Originally released in 3D, Friday the 13th Part 3 was the first Paramount Pictures film to utilize the third-dimension gimmick since 1954, and is likely the best known of it’s era for the flash-bang reunion of cinema and 3D. It was the first film in the series to introduce the quintessential goalie-mask clad image of the Jason Voorhees that went on to gain a mammoth cult following. It was also the first instalment to indicate Jason’s uncanny ability to escape the narrow confines of death. It can be said that in many ways, part 3 is like the Evil Dead 2 of the Friday the 13th franchise. Many scenes in this second sequel mirror imagery from the first Friday the 13th (although mommy dearest is long dead by this point). Additionally, the characters are similar to the characters in the first Friday film. Interestingly, none of the characters in part 3 ever actually say the name “Jason”. This sequel was initially intended to end the series, but obviously, that notion was seven-sequels premature. This entry is a step above the second as it’s more fun and less outright horrific, even if the gore hits just as hard. In the wake of Friday the 13th Part 3, Jason Voorhees was nominated as one of the top 50 villains in AFI’s 100 Years… 100 Heroes and Villains.
Friday the 13th Part 4: The Final Chapter (1984) –
Considered by many horror fans to be one of the best sequels in the franchise, Friday the 13th Part 4 is without a doubt one of the most memorable and well-executed of the bunch. Although its subtitle is deceiving, once again giving off the impression that the installment would be the very last, Friday the 13th Part 4 really only wraps up the first act of the seemingly endless saga of Jason Voorhees, ending his “mortal” form and giving way to the more supernaturally inspired Voorhees. It is also the first Friday sequel to be directed by someone other than Steve Miner (who directed the first two sequels), welcoming The Prowler director Joseph Zito to the director’s chair. Needless to say, he did a damn fine job of upping the ante of the series, adding solid actors (including Crispin Glover and Kimberly Beck) and unforgettable kills as well as a gripping narrative and sense of tension.
The Final Chapter was the fifth highest grossing instalment in the series, and it also beat out A Nightmare on Elm Street that year, making it the highest grossing horror film of 1984. It was also the first Friday the 13th film to introduce the most beloved anti-hero in the series, Tommy Jarvis (played by a young Corey Feldman). The character of Tommy Jarvis represents the 10-year-old macabre-minded, monster obsessed misfit in all of us, and although I’m sure we can all on some level relate to the beer-guzzling, pot smoking, sexually charged shenanigans of the camp counselors and irreverent teenagers that get brutally butchered across the gamut of the Friday the 13th series, little Tommy Jarvis is special. Horror hounds can relate to this kid on a very personal and deeply profound level, much akin to a more selfless version of Fright Night’s “Evil” Ed. And this relation to a primary character is what makes The Final Friday stand out from a vast array of sub-par horror sequels, adding a feeling of genuity and involvement not seen amongst the franchise since the first film.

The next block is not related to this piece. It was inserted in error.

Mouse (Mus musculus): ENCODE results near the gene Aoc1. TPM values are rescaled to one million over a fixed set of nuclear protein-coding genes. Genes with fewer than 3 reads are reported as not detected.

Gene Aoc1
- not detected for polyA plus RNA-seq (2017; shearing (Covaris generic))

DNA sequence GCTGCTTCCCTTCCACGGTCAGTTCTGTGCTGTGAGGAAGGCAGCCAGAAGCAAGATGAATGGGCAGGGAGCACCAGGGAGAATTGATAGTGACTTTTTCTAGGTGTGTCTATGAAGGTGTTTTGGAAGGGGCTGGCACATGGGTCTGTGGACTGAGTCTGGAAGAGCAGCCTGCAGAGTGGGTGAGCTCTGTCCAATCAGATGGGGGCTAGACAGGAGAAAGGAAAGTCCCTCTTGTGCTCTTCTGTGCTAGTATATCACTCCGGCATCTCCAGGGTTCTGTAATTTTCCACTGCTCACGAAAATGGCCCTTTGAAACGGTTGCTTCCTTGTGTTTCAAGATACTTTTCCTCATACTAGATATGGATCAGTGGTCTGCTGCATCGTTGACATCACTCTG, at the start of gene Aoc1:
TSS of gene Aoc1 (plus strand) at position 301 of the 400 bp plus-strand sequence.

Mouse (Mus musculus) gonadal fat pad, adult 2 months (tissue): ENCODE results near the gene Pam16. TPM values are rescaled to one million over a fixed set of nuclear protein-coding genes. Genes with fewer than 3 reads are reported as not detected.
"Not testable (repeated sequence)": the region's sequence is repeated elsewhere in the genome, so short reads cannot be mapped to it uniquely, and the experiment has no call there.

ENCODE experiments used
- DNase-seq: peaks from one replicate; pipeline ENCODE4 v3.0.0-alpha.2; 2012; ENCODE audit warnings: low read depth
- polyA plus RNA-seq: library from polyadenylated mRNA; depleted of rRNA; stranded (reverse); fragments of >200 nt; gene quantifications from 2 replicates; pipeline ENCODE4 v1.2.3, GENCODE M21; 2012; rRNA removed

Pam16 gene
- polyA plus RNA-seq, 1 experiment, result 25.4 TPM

Friday the 13th Part 5: A New Beginning (1985) –
A New Beginning falls to the bottom of the barrel of Friday the 13th sequels for many reasons. One month prior to its March 1985 release, the film was slashed to bits by the Motion Pictures Association of America as it went through the hands of the MPAA a total of nine times before it was finally given an ‘R’ rating and deemed fit for release. Sixteen scenes of graphic violence and sexual content were altered or cut in order to bring it down from its original ‘X’ rating, which threw off the pacing and set pieces at every turn. Interestingly, this is the first film in the series where Jason is referred to by his full name (Jason Voorhees). Prior to A New Beginning, he was only ever referred to as just “Jason”. It is also the first entry in the series to feature a goalie-mask clad imposter emulating the murderous persona of Jason for reasons as thinly developed as one could ever imagine. The real Jason Voorhees never actually appears in the film—which, as one can imagine, really pissed a lot of horror fans off and still does to this very day.
Tommy Jarvis is back but this time he’s all grown up (played by John Shepherd, despite a singular cameo from Feldman in the film’s opening minutes) and has gone slightly looney tunes from his childhood encounter with Jason, which in turn, loses all the horror movie fandom that made him so empathetic in his first appearance. The original script called for the return of a now teenaged Tommy Jarvis, with Corey Feldman reprising his role, but since Feldman was working on The Goonies, therefore the script was re-written to only feature him in a cameo at the beginning of the movie, recapping via dream sequence the events that transpired at the end of The Final Chapter. Needless to say, A New Beginning was a desperate act to continue the franchise in the wake of the developing Psycho, A Nightmare on Elm Street and Halloween franchises, and that quality shows in every department.
Friday the 13th Part 6: Jason Lives (1986) –